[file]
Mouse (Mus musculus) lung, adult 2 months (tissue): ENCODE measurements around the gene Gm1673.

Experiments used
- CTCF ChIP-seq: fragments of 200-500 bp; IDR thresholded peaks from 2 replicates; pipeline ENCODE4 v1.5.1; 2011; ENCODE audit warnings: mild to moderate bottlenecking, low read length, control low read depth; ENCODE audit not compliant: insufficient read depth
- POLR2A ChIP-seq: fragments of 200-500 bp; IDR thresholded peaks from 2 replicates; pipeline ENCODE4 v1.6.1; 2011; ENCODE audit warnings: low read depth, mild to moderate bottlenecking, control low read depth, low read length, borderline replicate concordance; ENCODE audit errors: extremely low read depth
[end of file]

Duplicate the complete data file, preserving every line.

Mouse (Mus musculus) lung, adult 2 months (tissue): ENCODE measurements around the gene Gm1673.

Experiments used
- CTCF ChIP-seq: fragments of 200-500 bp; IDR thresholded peaks from 2 replicates; pipeline ENCODE4 v1.5.1; 2011; ENCODE audit warnings: mild to moderate bottlenecking, low read length, control low read depth; ENCODE audit not compliant: insufficient read depth
- POLR2A ChIP-seq: fragments of 200-500 bp; IDR thresholded peaks from 2 replicates; pipeline ENCODE4 v1.6.1; 2011; ENCODE audit warnings: low read depth, mild to moderate bottlenecking, control low read depth, low read length, borderline replicate concordance; ENCODE audit errors: extremely low read depth